Truly, there is no greater type of entertainment industry news story than “bizarre legal proceedings.” Strange and ill-fated court cases pepper the world of showbiz, and according to the Hollywood Reporter, today brought a new development to one of the weirdest and most nonsensical in recent memory.
In 2011, one woman made viral headlines by suing the producers of the Nicolas Winding Refn drama Drive over what she perceived as misleading advertising, claiming that the trailers for the Danish filmmaker’s terse crime-romance promised her something closer to 2 Fast 2 Furious. And because not being similar to the Fast and Furious film franchise was not and has never been illegal, she officially pinned her gripes on a charge of coded anti-Semitism in the film, claiming that it promoted violence against the Jewish community. A Michigan judge threw the case out in 2012, but the plaintiff was not so easily deterred, levying new charges of anti-Semitism directly against the judge. The case then went to a second judge in October 2013, who agreed with the first judge that this was a load of hokum. The second judge moved to dismiss the case as well, but this would not be the end of the litigator’s quest for what he construed as justice.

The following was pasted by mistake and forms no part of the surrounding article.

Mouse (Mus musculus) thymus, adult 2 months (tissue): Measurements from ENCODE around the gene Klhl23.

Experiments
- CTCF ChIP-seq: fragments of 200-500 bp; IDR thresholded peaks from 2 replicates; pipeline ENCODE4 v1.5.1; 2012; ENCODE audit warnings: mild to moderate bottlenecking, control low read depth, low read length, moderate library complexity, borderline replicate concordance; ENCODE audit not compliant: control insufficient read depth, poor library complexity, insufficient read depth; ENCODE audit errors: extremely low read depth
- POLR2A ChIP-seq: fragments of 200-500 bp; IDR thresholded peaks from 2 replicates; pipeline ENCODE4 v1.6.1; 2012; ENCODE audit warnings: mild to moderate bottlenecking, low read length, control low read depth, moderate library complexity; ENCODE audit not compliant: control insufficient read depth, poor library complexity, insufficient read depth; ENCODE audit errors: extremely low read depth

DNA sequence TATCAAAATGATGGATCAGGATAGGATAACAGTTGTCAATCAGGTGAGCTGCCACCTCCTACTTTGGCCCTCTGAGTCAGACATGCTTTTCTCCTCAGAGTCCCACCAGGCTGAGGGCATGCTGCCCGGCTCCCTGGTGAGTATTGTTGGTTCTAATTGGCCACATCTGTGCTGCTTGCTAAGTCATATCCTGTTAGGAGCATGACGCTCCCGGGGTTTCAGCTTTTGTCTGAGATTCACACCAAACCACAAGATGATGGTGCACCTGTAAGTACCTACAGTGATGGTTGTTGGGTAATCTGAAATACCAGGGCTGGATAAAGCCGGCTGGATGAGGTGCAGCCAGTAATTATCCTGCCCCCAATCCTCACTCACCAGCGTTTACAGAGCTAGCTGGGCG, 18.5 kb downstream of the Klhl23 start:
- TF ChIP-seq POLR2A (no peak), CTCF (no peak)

Now representing himself, the woman’s lawyer brought a new case to federal court this past June alleging wide-ranging conspiracy between Refn, celebrated actor Albert Brooks, Sony, Netflix, Amazon, Apple, Google, and AMC. (A noted Jew himself, Brooks would be the perfect mole for this massive hush-hush operation to defame the Jews. Nobody would expect it! It’s the perfect crime!) What I can only imagine to be a vast fleet of corporate lawyers has fired back with a motion for one final dismissal, citing rationales that 1. this has already been adjudicated (res judicata, in legalese) 2. this is a bunch of phooey (or ‘failure to state a claim’) and 3. even if it is anti-Semitic, it’s a free country, so tough cookies (First Amendment rights).
The parties now wait the inevitable dismissal of this case, which could either bring a long-awaited end to this farce, or usher in a new and even crazier chapter. As a lifelong fan of both movies and jurisprudence oddities, my vote is for the latter.